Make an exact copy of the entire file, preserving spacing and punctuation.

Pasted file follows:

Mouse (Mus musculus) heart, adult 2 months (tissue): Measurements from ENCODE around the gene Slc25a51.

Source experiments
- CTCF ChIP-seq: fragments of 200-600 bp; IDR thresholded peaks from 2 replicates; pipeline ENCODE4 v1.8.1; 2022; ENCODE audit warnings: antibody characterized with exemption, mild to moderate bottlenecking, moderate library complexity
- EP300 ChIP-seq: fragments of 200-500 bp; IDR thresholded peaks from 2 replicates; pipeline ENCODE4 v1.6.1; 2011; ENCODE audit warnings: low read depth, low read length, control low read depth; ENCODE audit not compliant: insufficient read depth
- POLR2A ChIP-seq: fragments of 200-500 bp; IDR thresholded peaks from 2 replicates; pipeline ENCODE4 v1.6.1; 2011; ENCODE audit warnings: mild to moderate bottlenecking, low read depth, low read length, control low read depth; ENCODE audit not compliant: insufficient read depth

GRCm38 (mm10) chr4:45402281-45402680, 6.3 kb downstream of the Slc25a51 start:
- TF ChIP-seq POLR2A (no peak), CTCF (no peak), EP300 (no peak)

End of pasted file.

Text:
Mouse (Mus musculus) heart, adult 2 months (tissue): Measurements from ENCODE around the gene Slc25a51.

Source experiments
- CTCF ChIP-seq: fragments of 200-600 bp; IDR thresholded peaks from 2 replicates; pipeline ENCODE4 v1.8.1; 2022; ENCODE audit warnings: antibody characterized with exemption, mild to moderate bottlenecking, moderate library complexity
- EP300 ChIP-seq: fragments of 200-500 bp; IDR thresholded peaks from 2 replicates; pipeline ENCODE4 v1.6.1; 2011; ENCODE audit warnings: low read depth, low read length, control low read depth; ENCODE audit not compliant: insufficient read depth
- POLR2A ChIP-seq: fragments of 200-500 bp; IDR thresholded peaks from 2 replicates; pipeline ENCODE4 v1.6.1; 2011; ENCODE audit warnings: mild to moderate bottlenecking, low read depth, low read length, control low read depth; ENCODE audit not compliant: insufficient read depth

GRCm38 (mm10) chr4:45402281-45402680, 6.3 kb downstream of the Slc25a51 start:
- TF ChIP-seq POLR2A (no peak), CTCF (no peak), EP300 (no peak)